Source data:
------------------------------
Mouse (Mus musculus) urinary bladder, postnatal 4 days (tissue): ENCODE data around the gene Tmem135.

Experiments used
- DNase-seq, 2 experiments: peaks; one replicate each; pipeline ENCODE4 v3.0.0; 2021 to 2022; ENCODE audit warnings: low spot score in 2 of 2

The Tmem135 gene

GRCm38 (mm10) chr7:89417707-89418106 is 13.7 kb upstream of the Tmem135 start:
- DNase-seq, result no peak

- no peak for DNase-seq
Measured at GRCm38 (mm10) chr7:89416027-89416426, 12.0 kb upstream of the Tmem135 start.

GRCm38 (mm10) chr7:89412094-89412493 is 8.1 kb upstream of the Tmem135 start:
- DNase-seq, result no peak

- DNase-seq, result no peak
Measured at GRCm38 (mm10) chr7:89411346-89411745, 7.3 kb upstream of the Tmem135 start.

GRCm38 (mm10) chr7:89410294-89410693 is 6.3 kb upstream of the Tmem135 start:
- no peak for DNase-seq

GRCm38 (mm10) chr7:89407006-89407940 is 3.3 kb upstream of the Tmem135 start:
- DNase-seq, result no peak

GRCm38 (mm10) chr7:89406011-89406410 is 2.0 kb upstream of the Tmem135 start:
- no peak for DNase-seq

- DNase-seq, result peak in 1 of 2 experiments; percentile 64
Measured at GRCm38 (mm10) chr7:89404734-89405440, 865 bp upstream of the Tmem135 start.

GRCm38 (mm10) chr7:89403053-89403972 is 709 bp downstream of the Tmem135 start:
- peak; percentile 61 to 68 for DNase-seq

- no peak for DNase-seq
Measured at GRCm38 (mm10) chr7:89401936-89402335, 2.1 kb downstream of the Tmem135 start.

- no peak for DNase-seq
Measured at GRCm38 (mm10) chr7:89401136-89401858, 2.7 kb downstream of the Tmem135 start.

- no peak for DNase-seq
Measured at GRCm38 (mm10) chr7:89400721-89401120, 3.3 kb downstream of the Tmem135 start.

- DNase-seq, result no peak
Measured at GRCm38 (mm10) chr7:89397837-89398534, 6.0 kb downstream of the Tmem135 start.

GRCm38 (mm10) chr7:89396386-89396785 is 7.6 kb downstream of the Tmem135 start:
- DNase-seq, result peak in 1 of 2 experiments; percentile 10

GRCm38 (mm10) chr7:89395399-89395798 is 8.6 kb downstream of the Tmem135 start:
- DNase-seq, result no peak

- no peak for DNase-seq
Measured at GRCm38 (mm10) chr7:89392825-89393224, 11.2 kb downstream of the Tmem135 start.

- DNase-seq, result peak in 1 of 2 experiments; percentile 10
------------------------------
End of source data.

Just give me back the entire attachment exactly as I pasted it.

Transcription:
Mouse (Mus musculus) urinary bladder, postnatal 4 days (tissue): ENCODE data around the gene Tmem135.

Experiments used
- DNase-seq, 2 experiments: peaks; one replicate each; pipeline ENCODE4 v3.0.0; 2021 to 2022; ENCODE audit warnings: low spot score in 2 of 2

The Tmem135 gene

GRCm38 (mm10) chr7:89417707-89418106 is 13.7 kb upstream of the Tmem135 start:
- DNase-seq, result no peak

- no peak for DNase-seq
Measured at GRCm38 (mm10) chr7:89416027-89416426, 12.0 kb upstream of the Tmem135 start.

GRCm38 (mm10) chr7:89412094-89412493 is 8.1 kb upstream of the Tmem135 start:
- DNase-seq, result no peak

- DNase-seq, result no peak
Measured at GRCm38 (mm10) chr7:89411346-89411745, 7.3 kb upstream of the Tmem135 start.

GRCm38 (mm10) chr7:89410294-89410693 is 6.3 kb upstream of the Tmem135 start:
- no peak for DNase-seq

GRCm38 (mm10) chr7:89407006-89407940 is 3.3 kb upstream of the Tmem135 start:
- DNase-seq, result no peak

GRCm38 (mm10) chr7:89406011-89406410 is 2.0 kb upstream of the Tmem135 start:
- no peak for DNase-seq

- DNase-seq, result peak in 1 of 2 experiments; percentile 64
Measured at GRCm38 (mm10) chr7:89404734-89405440, 865 bp upstream of the Tmem135 start.

GRCm38 (mm10) chr7:89403053-89403972 is 709 bp downstream of the Tmem135 start:
- peak; percentile 61 to 68 for DNase-seq

- no peak for DNase-seq
Measured at GRCm38 (mm10) chr7:89401936-89402335, 2.1 kb downstream of the Tmem135 start.

- no peak for DNase-seq
Measured at GRCm38 (mm10) chr7:89401136-89401858, 2.7 kb downstream of the Tmem135 start.

- no peak for DNase-seq
Measured at GRCm38 (mm10) chr7:89400721-89401120, 3.3 kb downstream of the Tmem135 start.

- DNase-seq, result no peak
Measured at GRCm38 (mm10) chr7:89397837-89398534, 6.0 kb downstream of the Tmem135 start.

GRCm38 (mm10) chr7:89396386-89396785 is 7.6 kb downstream of the Tmem135 start:
- DNase-seq, result peak in 1 of 2 experiments; percentile 10

GRCm38 (mm10) chr7:89395399-89395798 is 8.6 kb downstream of the Tmem135 start:
- DNase-seq, result no peak

- no peak for DNase-seq
Measured at GRCm38 (mm10) chr7:89392825-89393224, 11.2 kb downstream of the Tmem135 start.

- DNase-seq, result peak in 1 of 2 experiments; percentile 10